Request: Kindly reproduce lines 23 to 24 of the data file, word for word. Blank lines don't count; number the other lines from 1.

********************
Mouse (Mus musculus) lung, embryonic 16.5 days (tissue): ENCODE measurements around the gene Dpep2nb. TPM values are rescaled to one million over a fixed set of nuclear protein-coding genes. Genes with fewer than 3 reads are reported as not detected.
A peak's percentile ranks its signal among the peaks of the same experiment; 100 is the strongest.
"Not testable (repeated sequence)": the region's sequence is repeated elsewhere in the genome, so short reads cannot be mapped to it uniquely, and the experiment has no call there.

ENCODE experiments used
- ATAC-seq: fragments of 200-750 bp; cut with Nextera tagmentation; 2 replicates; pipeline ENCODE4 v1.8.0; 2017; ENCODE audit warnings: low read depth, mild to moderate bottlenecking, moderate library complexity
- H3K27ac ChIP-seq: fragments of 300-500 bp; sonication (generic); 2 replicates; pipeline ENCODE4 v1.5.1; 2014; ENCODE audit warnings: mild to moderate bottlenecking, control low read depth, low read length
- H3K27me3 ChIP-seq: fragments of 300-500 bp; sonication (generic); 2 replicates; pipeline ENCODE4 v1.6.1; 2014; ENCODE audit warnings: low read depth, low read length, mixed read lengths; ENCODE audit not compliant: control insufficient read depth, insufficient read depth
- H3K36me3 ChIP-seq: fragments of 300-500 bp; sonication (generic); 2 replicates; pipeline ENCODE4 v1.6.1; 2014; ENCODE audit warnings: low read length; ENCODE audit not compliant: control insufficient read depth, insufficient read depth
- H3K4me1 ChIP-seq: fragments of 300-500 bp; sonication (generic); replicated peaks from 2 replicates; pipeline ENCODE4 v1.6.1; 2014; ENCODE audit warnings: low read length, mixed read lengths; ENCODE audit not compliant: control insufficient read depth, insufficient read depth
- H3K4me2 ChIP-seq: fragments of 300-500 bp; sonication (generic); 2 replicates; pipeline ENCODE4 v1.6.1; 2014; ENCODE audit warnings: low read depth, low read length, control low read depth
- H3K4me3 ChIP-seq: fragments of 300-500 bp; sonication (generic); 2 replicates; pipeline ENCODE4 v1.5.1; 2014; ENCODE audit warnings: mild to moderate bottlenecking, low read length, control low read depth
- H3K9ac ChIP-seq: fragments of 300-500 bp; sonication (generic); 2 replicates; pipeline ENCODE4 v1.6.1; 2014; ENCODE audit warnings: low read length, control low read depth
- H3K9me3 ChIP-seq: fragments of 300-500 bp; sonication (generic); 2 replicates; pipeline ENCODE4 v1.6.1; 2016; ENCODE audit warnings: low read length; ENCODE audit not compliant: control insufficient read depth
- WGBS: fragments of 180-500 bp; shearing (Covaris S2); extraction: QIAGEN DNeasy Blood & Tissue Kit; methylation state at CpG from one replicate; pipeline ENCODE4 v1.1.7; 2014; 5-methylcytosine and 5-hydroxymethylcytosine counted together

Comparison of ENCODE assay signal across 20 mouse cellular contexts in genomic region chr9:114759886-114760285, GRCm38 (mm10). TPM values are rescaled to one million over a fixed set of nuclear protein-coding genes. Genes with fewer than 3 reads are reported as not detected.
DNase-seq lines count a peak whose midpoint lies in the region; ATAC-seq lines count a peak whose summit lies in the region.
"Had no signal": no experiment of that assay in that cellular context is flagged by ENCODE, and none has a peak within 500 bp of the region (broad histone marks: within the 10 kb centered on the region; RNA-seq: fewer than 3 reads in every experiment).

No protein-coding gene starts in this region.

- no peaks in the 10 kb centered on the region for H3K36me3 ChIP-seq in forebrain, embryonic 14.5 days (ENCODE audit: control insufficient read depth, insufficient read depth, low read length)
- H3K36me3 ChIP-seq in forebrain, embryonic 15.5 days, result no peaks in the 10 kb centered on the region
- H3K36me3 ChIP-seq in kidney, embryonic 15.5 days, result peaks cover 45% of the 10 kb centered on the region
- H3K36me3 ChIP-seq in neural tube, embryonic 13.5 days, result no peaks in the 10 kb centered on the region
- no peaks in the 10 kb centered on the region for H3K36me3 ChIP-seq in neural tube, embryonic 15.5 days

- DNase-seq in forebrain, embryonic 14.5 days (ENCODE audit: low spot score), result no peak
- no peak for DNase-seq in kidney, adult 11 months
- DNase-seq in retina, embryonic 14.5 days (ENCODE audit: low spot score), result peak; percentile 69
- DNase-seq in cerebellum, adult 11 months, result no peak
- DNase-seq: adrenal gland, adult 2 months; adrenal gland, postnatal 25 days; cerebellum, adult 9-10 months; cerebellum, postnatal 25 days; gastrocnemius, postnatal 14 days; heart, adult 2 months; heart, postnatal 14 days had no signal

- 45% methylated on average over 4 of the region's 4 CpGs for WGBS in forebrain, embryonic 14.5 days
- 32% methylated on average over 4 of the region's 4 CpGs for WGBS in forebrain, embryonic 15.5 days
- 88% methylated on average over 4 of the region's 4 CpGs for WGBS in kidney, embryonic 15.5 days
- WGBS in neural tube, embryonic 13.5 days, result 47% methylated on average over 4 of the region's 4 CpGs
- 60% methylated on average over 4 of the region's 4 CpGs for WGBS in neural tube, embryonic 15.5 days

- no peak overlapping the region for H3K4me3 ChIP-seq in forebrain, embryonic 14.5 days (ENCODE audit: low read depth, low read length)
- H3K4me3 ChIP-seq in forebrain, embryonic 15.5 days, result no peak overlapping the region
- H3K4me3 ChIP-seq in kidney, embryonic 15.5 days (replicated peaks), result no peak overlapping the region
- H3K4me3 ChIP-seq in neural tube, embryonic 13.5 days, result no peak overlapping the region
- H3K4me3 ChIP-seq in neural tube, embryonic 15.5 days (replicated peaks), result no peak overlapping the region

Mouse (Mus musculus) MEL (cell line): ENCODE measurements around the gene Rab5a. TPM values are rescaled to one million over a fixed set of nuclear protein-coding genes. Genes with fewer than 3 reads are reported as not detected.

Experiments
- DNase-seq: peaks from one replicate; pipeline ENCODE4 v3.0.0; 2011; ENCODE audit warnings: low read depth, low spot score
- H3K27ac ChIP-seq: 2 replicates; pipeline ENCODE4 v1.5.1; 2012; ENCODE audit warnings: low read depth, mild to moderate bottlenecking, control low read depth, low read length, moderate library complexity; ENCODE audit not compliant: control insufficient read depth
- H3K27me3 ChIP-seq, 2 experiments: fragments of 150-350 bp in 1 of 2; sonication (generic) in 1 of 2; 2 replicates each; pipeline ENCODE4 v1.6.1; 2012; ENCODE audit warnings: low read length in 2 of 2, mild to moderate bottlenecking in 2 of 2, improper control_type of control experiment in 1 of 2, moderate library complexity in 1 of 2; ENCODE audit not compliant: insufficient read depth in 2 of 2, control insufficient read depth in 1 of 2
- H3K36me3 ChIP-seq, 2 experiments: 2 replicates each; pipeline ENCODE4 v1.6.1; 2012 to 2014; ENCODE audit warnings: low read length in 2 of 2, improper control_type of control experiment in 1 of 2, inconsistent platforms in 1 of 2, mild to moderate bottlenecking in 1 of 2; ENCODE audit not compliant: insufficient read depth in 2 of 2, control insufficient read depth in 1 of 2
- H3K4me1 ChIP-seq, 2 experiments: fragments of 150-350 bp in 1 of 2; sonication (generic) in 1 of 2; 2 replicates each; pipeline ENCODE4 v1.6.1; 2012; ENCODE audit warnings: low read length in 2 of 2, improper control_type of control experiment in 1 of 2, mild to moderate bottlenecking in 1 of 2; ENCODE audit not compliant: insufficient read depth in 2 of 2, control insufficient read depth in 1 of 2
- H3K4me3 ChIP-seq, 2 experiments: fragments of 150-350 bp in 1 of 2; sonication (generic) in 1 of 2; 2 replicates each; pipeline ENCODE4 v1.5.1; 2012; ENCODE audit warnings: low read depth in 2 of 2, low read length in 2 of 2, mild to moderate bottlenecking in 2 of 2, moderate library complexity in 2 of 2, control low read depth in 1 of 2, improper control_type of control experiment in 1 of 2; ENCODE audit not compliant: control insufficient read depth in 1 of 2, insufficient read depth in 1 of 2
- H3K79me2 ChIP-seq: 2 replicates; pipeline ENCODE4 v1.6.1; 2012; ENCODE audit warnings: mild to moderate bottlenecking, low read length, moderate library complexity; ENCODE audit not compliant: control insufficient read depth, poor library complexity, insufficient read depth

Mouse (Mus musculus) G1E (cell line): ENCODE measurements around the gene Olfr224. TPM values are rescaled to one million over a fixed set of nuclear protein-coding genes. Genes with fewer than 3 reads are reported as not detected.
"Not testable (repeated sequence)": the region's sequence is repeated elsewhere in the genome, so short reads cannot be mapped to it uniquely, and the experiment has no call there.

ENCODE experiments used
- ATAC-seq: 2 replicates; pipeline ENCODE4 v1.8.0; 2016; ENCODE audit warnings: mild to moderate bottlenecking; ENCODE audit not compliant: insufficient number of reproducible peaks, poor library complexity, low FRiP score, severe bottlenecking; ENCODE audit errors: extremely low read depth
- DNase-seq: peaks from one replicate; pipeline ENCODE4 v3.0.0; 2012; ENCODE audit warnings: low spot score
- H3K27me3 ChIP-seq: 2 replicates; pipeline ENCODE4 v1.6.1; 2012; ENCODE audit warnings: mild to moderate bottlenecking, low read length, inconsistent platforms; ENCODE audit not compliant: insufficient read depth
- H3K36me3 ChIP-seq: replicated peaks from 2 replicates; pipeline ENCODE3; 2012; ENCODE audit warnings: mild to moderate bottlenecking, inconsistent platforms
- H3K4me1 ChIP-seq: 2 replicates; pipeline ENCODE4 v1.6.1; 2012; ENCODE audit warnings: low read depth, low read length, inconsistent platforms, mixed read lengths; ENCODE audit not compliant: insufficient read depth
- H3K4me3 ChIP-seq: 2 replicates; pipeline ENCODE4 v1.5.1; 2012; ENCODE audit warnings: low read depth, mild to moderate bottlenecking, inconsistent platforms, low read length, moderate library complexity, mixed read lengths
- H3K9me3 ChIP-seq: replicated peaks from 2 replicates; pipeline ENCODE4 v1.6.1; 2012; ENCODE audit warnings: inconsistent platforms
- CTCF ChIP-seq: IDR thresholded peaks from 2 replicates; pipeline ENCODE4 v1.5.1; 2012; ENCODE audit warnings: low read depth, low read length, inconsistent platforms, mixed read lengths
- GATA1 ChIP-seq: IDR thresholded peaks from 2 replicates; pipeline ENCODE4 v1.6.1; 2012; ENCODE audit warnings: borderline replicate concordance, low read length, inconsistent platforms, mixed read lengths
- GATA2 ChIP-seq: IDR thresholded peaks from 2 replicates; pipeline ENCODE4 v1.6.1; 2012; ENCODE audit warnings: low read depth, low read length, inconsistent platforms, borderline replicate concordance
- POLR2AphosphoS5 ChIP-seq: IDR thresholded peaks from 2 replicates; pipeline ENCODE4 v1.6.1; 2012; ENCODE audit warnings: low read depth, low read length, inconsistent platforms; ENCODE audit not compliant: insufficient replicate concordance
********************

- no peaks in the 10 kb centered on the region for H3K36me3 ChIP-seq in neural tube, embryonic 15.5 days

- DNase-seq in forebrain, embryonic 14.5 days (ENCODE audit: low spot score), result no peak